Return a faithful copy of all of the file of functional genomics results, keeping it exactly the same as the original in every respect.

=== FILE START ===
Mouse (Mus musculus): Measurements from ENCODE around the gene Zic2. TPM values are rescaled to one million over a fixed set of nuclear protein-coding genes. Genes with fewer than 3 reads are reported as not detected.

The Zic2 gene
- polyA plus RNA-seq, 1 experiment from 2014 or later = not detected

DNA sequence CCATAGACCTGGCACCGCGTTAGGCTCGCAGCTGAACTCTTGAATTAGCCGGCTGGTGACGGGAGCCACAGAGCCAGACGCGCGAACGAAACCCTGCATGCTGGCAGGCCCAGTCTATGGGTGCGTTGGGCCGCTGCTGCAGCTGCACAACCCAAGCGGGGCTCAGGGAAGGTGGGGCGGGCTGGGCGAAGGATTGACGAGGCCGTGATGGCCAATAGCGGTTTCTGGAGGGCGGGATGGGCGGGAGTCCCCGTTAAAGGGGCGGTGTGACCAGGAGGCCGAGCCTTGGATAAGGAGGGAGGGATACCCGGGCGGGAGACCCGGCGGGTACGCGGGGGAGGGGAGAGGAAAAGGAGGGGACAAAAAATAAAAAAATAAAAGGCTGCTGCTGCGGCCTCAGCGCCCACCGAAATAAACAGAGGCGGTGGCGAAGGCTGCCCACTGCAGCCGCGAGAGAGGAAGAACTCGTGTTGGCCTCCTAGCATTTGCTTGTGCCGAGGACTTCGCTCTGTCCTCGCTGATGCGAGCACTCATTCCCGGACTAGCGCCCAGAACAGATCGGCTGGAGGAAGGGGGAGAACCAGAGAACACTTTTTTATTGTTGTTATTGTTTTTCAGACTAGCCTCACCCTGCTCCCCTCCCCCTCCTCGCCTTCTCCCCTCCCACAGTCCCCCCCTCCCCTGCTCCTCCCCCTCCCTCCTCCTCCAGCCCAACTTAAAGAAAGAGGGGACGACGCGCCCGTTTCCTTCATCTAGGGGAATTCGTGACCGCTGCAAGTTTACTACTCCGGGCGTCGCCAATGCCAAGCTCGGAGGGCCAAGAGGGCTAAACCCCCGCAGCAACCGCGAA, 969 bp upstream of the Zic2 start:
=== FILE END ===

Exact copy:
Mouse (Mus musculus): Measurements from ENCODE around the gene Zic2. TPM values are rescaled to one million over a fixed set of nuclear protein-coding genes. Genes with fewer than 3 reads are reported as not detected.

The Zic2 gene
- polyA plus RNA-seq, 1 experiment from 2014 or later = not detected

DNA sequence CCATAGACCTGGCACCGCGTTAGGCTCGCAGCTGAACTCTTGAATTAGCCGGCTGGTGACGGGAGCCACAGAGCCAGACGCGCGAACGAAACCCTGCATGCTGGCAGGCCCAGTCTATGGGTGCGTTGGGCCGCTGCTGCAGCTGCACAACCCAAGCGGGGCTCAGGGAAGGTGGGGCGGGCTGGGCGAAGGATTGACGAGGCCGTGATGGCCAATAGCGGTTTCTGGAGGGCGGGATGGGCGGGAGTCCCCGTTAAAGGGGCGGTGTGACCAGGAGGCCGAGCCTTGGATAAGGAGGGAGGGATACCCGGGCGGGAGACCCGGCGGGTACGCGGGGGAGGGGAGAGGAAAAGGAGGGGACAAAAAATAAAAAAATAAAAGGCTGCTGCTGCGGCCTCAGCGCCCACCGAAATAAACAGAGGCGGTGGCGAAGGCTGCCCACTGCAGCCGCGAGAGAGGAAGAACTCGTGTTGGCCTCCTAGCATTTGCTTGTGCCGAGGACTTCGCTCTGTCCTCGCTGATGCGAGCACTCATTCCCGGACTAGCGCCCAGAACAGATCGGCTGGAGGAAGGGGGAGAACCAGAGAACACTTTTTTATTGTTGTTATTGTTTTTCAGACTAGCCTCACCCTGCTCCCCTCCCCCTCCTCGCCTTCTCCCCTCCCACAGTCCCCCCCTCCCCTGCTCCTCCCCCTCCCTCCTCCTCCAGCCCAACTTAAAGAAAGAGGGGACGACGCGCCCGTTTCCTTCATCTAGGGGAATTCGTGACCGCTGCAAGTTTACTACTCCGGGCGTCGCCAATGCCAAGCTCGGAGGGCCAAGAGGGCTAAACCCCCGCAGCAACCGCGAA, 969 bp upstream of the Zic2 start: